Tag Archives: red

Through The Red Door

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Out the Red Door“Through the Red Door”
(It’s her imagination)

… As the curtain rises, we see little Johnnie all dressed in his new hat, red coat and black boots. He is standing next to the reading chair.
“I want to go outside and play,” he called to his mother.
It was early morning, even his cat Goldie was still asleep. Through the big window behind him he could see the garden with the cone flowers and the white picket fence. He wondered when his Mother would let him go beyond the white fence? He had a sandbox near the stone dove and a hiding place near the fountain. He loved to go through the red door into the garden. But he also longed to go over the white fence across the grass and beyond the meadow. He imagined exploring the forest. He heard there were creatures living in there. Perhaps he would see Winnie the Poo, Brer Rabbit, Mowgli or Mole and Ratty. He was sure the Hundred Acre Woods, the Riverbank, and the Jungle were in there among those far off trees. He wanted to check it all out for himself. He knew for sure that true adventures happened out there because his mother read to him from the night-time storybooks.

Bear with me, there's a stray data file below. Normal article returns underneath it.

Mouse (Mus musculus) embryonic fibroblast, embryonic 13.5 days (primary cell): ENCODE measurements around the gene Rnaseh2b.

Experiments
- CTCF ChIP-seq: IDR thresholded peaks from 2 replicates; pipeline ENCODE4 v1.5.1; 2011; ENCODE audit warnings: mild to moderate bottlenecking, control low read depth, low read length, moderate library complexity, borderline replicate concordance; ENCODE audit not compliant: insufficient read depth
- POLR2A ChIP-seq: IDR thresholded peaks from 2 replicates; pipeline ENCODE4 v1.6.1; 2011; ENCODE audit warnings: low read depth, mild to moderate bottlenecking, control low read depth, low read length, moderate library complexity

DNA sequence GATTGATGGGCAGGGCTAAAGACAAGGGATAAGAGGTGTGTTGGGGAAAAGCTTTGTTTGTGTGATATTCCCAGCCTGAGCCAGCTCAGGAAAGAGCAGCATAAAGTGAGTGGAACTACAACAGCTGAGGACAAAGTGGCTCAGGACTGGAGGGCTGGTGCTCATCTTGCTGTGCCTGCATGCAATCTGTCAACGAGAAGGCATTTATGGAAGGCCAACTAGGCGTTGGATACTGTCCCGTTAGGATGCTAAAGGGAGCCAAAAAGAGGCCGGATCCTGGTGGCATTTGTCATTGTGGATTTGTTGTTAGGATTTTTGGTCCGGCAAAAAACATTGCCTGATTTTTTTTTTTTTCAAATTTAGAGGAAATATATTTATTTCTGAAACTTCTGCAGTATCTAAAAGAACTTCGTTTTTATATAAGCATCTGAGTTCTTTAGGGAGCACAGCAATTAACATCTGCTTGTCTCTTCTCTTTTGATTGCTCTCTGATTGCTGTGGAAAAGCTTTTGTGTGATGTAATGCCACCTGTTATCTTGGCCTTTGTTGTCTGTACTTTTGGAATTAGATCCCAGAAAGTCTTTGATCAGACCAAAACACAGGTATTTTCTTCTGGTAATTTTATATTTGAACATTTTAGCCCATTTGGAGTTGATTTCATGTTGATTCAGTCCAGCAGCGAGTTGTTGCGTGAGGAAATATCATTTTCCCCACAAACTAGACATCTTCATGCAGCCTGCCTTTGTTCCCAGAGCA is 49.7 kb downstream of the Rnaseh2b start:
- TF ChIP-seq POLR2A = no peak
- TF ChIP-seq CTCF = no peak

She sat in the corner and leaned up against the pillar She had her note book and pen ready and the story started to write itself. It was magical . What is it about the Red door that made her think of her cousin Johnnie. He was such a cute little guy. His daddy had bought him the boots. The black hat had come from her. The red door prompted the red coat with the black trim. Now dressed in the imaginary outfit little Johnnie stood in this imaginary room staring off, his hands clasp in front of him.”